Growing your Startup – building your client base
Having a successful startup requires more than just a good idea, or a product that fills a gap in the market. If you can’t find a way to grow your business, it’s unlikely that your startup will progress very far. That’s why it’s important for founders to have a good grasp of the fundamentals of growth.
For most startups, there are two general markets that you should be looking at; investors and customers. For tips on dealing with investors, have a read of our article Finding Funding. In this article, we’re going to be talking about some essential tips for taking your product or service to market without coming off as overly “salesy”.
Reaching out is the first stage of this process. It’s an important process in which you will be:
- Making your first impression on a potential client;
- Bringing your offering to a potential client’s attention; and
- Working towards building a long-lasting relationship.
A good reach out can yield a return ranging from making a new relationship, to creating long standing client. A bad reach out might ruin your relationship with someone all together, so it’s important to make sure you put thought and attention into this process.
Step 1 - The lead
The goal of reaching out is to arrange a meeting or conversation with the person you’re contacting. Your message should be put together with that goal in mind. The first decision you will have to make, is who you’re reaching out to, and why.
You should be looking for leads who have a problem that you can solve. By this stage in your startup’s life cycle, you should have a solid understanding of who your target market is. What you are looking for are key players within that market who could form the foundational customer basis for your business.
Step 2 - The opening
Once you have decided on a person with whom you would like to connect, you will need to craft your message, and that starts with the opening sentence. If you’re writing an email or a message, this will be the opening line. If you’re talking in person, this will be the conversation starter. If they are interested by the opener, chances are they pay attention to the entirety of your message. As a general rule, avoid saying “My name is X and I work at X”. This approach is stale, and too often associated with students or graduates looking for their first job. Instead, try talking about the person you are reaching out too. It’s a safe bet that they will find themselves more interesting than you, and it is a good opportunity for you to showcase the research you have done on them prior to reaching out. Further, it personalises the message, preventing it from reading like a copied and pasted email blast or rehearsed speech.
Step 3 - The body
Now that you have nailed your opener, it’s time to get into the meaty details of why you’re contacting this person at all. This is the part of your message that will vary the most depending on the nature of your business, but there are still some fundamental rules to remember:
- Be authentic! No one knows your product better than you. If you’re a founder, you’re passionate about your offering and that passion should come through in your message. Use your own voice to describe what your product or service does, and why it’s important.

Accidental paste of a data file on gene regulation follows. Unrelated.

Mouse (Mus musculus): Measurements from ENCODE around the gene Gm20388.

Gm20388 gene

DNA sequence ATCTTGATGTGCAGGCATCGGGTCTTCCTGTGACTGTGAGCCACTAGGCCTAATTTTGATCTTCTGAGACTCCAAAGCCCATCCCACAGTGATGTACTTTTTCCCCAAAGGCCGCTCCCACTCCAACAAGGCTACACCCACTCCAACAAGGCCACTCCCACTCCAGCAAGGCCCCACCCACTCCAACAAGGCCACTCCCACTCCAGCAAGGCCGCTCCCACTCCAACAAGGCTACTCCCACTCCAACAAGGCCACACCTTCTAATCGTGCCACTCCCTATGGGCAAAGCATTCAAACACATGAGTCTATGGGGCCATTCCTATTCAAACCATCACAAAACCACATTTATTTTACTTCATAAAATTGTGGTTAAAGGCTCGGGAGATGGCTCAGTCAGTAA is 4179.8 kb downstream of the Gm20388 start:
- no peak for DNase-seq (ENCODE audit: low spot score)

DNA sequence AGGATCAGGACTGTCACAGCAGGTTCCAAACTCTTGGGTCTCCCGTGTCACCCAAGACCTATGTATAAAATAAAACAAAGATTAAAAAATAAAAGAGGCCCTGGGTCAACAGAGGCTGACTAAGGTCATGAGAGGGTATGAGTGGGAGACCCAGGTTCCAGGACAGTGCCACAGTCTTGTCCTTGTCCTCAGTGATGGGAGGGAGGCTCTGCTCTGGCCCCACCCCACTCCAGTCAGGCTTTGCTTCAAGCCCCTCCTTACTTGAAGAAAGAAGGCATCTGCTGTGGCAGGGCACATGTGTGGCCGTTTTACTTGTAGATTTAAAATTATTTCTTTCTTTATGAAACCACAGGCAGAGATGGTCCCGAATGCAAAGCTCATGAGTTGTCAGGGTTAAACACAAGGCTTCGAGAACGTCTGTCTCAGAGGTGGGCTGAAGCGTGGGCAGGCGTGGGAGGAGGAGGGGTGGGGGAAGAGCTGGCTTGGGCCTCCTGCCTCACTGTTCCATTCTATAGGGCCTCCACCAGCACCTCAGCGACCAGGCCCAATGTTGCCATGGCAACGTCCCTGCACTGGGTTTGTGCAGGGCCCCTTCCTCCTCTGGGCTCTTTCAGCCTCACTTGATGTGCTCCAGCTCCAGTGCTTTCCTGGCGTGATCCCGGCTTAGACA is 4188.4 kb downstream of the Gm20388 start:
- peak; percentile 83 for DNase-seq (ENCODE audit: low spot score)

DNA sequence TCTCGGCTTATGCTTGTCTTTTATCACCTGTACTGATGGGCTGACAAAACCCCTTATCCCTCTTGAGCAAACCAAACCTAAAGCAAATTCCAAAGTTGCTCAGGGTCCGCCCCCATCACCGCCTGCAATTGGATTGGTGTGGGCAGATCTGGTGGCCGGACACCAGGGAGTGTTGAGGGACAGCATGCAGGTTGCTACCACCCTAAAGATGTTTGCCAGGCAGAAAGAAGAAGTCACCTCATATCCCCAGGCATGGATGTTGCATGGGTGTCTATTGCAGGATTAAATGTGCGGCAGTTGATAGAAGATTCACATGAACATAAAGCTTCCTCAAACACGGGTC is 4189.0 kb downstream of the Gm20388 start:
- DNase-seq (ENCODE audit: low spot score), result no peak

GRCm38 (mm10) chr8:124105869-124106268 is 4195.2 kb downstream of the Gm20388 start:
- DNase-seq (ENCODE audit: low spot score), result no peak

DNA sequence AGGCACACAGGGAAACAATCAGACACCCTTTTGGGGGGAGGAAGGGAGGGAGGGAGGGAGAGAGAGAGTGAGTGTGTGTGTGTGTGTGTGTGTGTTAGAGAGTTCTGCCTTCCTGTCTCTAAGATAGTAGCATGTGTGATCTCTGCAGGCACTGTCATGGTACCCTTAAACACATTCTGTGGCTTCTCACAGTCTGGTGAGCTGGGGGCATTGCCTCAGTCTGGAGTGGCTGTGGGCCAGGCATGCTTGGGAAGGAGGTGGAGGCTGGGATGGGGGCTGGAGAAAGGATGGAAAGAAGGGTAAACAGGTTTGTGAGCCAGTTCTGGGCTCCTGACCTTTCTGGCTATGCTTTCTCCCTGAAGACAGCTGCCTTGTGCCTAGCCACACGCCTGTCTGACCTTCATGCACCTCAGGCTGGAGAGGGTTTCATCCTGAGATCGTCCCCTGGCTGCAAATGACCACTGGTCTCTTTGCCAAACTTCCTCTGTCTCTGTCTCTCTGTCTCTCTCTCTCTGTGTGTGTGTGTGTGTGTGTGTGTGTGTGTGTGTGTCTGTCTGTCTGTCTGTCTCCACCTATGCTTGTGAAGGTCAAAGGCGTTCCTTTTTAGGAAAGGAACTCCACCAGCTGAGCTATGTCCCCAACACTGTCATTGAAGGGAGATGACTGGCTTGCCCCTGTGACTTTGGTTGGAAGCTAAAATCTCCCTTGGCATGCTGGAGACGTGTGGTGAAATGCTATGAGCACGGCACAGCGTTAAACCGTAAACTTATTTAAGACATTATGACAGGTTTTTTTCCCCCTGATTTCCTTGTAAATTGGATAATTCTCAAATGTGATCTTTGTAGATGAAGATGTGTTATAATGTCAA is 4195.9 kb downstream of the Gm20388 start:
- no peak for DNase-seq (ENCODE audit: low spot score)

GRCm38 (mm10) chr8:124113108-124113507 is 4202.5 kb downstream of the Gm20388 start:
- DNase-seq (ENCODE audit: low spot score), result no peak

- Tell your story. There’s an actual person on the receiving end of this message, and storytelling is a fantastic tool for developing human connections. What is the history behind your offering? What events transpired that placed you in the position to develop it? This will both present your audience with a better understanding of your offering and make them feel as though they are already building a relationship with you.
- Relate it back to the other person. You’re trying to add value to this person by demonstrating that they should be interested in what you have to say. Talking about what your business does isn’t enough – you also need to explain why its valuable to them.
Step 4 - The call to action
This is your close off, and it is where the overall goal to land a further meeting culminates, so you will want to use language that is authentic and inviting. Minor wording changes can go a long way here. For example, instead of saying “would you like to have a meeting…”, try saying “we would love to talk with you further…” or “we believe there is value in exploring this relationship”.
As a general rule, it is a faux pas of reach outs to try and aggressively set the time and date of the meeting. Instead, ask what time would suit them best and work around their schedule. The purpose here is for them to want to meet you, so avoid any language which will make you seem aggressive, needy, or pushy.
Landing your first client
Amongst all the challenges presented by the COVID-19, many startups are finding that there has never been an easier time to land a meeting. With people working from home, and with Zoom and other video conferencing platforms becoming a normality of working life, people are more willing than usual to meet you online for a conversation.
Here at Allied Legal our business growth advisory team is dedicated to helping your startup develop and grow. That means that you don’t have to prepare for or go into meetings alone. If you want someone on your team to help your startup scale, give us a call on 03 8638 0888 or send us an email at firstname.lastname@example.org to have an ally on your side.